Coined in the wake of the 2016 US presidential election, the buzzword “fake news” continues to be a source of frustration amongst politicians, media houses and big corporates alike.
In the realm of investing, however, whether information is based on fact or fiction is less of a concern, as the real value exists in an investor’s ability to objectively read the market sentiment that this incessant ream of information is inciting.
Given the deluge of data that today’s investors are faced with, there is an increasing need for filtering tools. Grant Watson, co-manager of the Old Mutual Managed Alpha Equity Fund, says that this is essentially what machine-readable news – a quantitative tool developed and used in his Fund – was designed for.
“The world is moving into a hugely tech-driven age, but in an era of information overload, the combination of technology with human judgement will prove to be the most powerful investment tool of the future.”
Fawaz Fakier, an analyst for the Managed Equity Fund, notes that while the world is moving at a rapid pace, with technology at the forefront of this, the investment industry has, to some extent, lagged behind.
“While the introduction of machine-readable news as one of the factors in our quantitative model took place less than a year ago, the availability of machine-readable news data goes back to 2012, which allowed for extensive research to be done before incorporating it into our process. Nevertheless, the technology is still in its infancy and, as far as we know, no other local competitors are using it.
“In terms of the news coverage we track using this tool, we get our data from Thomson Reuters – the mass media and information provider that covers in excess of two million business or economics related articles per day,” he adds.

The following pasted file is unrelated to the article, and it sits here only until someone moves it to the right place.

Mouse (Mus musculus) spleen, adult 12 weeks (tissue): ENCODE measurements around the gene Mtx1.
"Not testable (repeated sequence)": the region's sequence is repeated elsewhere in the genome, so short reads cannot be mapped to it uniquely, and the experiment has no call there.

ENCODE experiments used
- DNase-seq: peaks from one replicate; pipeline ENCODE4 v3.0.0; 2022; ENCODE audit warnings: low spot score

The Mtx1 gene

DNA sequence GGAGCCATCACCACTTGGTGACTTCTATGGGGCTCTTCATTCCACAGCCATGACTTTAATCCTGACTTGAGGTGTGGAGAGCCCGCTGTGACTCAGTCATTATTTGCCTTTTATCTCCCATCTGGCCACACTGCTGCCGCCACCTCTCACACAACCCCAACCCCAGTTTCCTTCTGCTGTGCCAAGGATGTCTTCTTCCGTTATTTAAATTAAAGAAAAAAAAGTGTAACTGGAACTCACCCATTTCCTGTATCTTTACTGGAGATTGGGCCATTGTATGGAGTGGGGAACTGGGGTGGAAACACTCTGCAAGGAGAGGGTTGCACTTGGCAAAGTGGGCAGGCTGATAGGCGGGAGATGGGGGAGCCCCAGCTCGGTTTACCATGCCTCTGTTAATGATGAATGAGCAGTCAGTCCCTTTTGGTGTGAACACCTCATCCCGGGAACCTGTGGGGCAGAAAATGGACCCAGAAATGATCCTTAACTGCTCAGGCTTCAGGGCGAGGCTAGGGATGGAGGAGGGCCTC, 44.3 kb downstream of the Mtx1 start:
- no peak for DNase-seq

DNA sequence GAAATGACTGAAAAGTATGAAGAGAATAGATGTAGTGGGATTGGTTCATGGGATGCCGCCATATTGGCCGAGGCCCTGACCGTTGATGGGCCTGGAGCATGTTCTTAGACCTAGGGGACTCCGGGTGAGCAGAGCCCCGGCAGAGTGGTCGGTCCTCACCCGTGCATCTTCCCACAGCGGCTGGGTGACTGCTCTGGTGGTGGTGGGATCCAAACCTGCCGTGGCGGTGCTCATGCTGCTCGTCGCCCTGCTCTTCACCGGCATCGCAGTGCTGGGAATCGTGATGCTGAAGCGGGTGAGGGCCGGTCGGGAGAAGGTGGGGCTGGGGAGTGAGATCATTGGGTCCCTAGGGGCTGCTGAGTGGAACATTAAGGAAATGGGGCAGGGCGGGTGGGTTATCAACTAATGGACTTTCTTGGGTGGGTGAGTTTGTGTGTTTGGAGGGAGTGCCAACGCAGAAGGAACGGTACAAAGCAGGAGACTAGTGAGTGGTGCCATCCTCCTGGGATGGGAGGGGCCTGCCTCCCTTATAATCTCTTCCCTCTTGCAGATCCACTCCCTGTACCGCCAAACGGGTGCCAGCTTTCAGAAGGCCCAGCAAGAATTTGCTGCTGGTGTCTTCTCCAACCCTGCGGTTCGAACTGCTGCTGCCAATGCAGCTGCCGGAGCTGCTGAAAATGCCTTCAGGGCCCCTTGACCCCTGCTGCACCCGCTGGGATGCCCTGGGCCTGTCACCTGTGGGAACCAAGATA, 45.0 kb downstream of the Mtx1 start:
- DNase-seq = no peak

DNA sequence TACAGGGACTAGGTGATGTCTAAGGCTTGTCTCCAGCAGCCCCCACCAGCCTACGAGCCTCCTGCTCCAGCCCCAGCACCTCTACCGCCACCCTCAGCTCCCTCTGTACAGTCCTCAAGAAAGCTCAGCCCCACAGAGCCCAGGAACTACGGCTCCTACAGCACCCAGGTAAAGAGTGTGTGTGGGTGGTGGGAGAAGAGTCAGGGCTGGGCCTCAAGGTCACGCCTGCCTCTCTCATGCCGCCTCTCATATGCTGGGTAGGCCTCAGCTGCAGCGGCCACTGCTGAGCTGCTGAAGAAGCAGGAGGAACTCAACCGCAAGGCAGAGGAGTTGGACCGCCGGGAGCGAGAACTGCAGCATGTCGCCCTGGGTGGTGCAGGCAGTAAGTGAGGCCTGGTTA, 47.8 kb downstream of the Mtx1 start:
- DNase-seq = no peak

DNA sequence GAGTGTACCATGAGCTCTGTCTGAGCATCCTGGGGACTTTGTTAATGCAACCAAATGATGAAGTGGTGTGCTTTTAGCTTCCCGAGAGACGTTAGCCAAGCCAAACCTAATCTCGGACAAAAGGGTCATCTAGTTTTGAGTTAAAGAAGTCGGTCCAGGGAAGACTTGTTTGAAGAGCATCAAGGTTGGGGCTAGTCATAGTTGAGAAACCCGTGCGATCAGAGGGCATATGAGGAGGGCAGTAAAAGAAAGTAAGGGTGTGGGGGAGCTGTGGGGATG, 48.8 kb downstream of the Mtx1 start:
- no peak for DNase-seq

Speaking on the innovative opportunities identified by the screening of machine-readable news, Watson explains that the model essentially enables the analysis of large amounts of data, offering insight into market sentiment to anticipate the behaviour of the ‘herd’.
“One of the key outputs we get is general tone of news items, which enables us to ascertain whether an article has a negative or positive connotation and how this will impact investor behaviour. By blending human analysis with mechanical objectivity, the model enables us to assess how any behavioural biases can be exploited.”
Fakier says that the model has helped the Old Mutual Managed Alpha Equity Fund identify a number of market opportunities. “Essentially, it’s a fund for all seasons, as it adapts to the themes that are driving the market. We’re able to achieve fantastic investment returns for individuals and create wealth, irrespective of whether the market is going up or down, because our buy-discipline is as good as our sell-discipline.
“If you look at our portfolio, we have a broad holding of roughly a hundred odd shares, yet we’re not experiencing huge drawdowns when the market is volatile. This stability in returns allows for consistent incremental gains, which means we are able to keep compounding up off a higher base over time.”
This, he says, is true wealth generation.
But does the approach work? Watson claims the proof is in the pudding. “The Managed Alpha Equity Fund is the top performing fund across the Old Mutual platform over almost all time periods – over two, three, five, seven, 10 years, the fund is consistently top quartile. Another critical point to note here is that the core fund management team (Watson, Saliegh Salaam and Warren McLeod) has remained consistent for more than a decade, further cementing the premium long-term track record of having outperformed the market over the past 15 years of varying market conditions.”
Watson concedes that the world is constantly changing, which is why this particular model is dynamic enough to adapt and take into account multiple changing variables. “We officially run our investment process review on a monthly basis, however, we are looking at the portfolio daily and are able to make adjustments if and when as required.
“Currently, this model has only been used in the Old Mutual Managed Alpha Equity Fund; however, based on performance, we’re looking to roll it out across our global Managed Alpha fund in the future.”